The Liberation of G-d: Helène Aylon’s Jewish Feminist Art – by David Sperber

Thursday, July 2

12:00 PM – 1:15 PM EDT; 7:00 PM – 8:15 PM Israel time

The Hartman Institute features ALL TOGETHER NOW, with four weeks of scholars, teachers and experts from the Shalom Hartman Institute leading hundreds of sessions focused on the emerging challenges to a vibrant Jewish community. These are free of charge and are open to the public.

Advanced Arts Seminar: The Liberation of G-d: Helène Aylon’s Jewish Feminist Art

By David Sperber

This elective will explore the links between contemporary art, feminist thought, and activism, and Judaism through an examination of the works of one of the most prominent Jewish feminist artists in America – Helène Aylon, who died on April 6, 2020, at the age of 89 from complications of the Corona Virus.

Aylon, who was a Founding member of the Jewish Art Salon, was among the first generation of feminist artists who identified and challenged traditional patriarchal and misogynist readings of ancient religious texts. Her installation “The Liberation of G-d” (1990-1996) is the first and most prominent work in a series of works entitled “The G-d project” – one of the most radical groups of works ever created in the Jewish framework.

In his lecture, Sperber will analyze the discourse and examine the reception of “The Liberation of G-d” within the Jewish art world and American Jewish communities, and her contribution to these two diverse audiences. He will demonstrate how she sought real social engagement that reaches beyond the walls of the museum, challenging the structures of religious patriarchy while engaging in a dialogue with its representatives.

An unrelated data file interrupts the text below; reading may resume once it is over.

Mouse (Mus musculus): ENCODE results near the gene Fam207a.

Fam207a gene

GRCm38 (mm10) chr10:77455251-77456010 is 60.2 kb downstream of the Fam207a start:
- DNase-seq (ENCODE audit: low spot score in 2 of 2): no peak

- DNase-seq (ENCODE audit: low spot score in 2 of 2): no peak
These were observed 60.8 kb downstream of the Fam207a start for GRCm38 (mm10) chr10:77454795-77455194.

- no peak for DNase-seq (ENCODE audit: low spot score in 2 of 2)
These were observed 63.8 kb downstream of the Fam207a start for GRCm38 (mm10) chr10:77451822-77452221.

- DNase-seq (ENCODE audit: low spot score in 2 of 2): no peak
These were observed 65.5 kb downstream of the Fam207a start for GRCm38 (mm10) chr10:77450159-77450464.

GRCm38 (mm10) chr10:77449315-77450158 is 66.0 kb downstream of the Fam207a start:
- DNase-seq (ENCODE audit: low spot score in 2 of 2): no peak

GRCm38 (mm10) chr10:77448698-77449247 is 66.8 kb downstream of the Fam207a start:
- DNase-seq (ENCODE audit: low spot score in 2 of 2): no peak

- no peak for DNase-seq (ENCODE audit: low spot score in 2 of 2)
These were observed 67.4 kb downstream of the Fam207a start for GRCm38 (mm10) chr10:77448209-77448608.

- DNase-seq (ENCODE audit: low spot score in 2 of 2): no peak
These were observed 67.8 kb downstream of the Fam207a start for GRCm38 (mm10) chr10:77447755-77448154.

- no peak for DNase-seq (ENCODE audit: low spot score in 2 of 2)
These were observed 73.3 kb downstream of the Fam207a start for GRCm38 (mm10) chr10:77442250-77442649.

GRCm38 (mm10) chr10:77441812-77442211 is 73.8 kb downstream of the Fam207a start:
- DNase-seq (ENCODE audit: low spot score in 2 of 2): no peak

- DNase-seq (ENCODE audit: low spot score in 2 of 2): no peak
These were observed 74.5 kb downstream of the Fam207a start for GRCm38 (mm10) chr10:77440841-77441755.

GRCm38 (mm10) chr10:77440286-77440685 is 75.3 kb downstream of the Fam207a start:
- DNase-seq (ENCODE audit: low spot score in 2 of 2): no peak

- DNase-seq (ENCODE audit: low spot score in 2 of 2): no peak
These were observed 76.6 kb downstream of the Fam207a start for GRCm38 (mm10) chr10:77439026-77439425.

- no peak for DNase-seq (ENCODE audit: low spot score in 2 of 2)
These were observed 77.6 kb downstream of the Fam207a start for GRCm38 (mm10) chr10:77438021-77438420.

Sign up here.

Dr. David Sperber is an art historian, curator, and art critic – until recently a postdoctoral associate at the Institute of Sacred Music, Yale University. Currently he is a David Hartman Center for Intellectual Leadership research fellow, at the Shalom Hartman Institute, Jerusalem. In 2012, he co-curated the international exhibition “Matronita: Jewish Feminist Art” at the Mishkan Le’Omanut, Museum of Art, Ein Harod in Israel. In 2015 he curated New York / New Work for the Jewish Art Salon at the Jerusalem Biennale.

Sperbers’ forthcoming book to be published by the Hebrew University Magnes Press and the Shalom Hartman Institute, is entitled Devoted Resistance: Jewish Feminist Art in the US and Israel. 

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